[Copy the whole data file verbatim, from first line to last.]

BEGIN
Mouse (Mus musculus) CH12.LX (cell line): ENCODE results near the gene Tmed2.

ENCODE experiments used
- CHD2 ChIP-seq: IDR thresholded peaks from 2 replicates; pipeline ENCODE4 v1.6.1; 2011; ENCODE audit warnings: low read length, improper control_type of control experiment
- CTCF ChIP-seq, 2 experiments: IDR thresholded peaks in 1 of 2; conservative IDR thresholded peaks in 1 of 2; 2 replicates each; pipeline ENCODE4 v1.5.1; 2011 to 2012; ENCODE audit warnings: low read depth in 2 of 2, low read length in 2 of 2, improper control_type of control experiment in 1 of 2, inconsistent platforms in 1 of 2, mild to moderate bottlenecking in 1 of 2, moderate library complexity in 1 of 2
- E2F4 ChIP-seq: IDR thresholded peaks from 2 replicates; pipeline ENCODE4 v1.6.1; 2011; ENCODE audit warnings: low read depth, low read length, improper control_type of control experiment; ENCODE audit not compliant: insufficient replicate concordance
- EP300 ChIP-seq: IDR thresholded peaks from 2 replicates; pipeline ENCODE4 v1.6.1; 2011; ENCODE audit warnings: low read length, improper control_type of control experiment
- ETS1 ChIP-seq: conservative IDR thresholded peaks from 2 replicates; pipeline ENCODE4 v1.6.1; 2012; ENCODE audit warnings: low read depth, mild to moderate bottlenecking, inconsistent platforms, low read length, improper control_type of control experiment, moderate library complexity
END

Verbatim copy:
Mouse (Mus musculus) CH12.LX (cell line): ENCODE results near the gene Tmed2.

ENCODE experiments used
- CHD2 ChIP-seq: IDR thresholded peaks from 2 replicates; pipeline ENCODE4 v1.6.1; 2011; ENCODE audit warnings: low read length, improper control_type of control experiment
- CTCF ChIP-seq, 2 experiments: IDR thresholded peaks in 1 of 2; conservative IDR thresholded peaks in 1 of 2; 2 replicates each; pipeline ENCODE4 v1.5.1; 2011 to 2012; ENCODE audit warnings: low read depth in 2 of 2, low read length in 2 of 2, improper control_type of control experiment in 1 of 2, inconsistent platforms in 1 of 2, mild to moderate bottlenecking in 1 of 2, moderate library complexity in 1 of 2
- E2F4 ChIP-seq: IDR thresholded peaks from 2 replicates; pipeline ENCODE4 v1.6.1; 2011; ENCODE audit warnings: low read depth, low read length, improper control_type of control experiment; ENCODE audit not compliant: insufficient replicate concordance
- EP300 ChIP-seq: IDR thresholded peaks from 2 replicates; pipeline ENCODE4 v1.6.1; 2011; ENCODE audit warnings: low read length, improper control_type of control experiment
- ETS1 ChIP-seq: conservative IDR thresholded peaks from 2 replicates; pipeline ENCODE4 v1.6.1; 2012; ENCODE audit warnings: low read depth, mild to moderate bottlenecking, inconsistent platforms, low read length, improper control_type of control experiment, moderate library complexity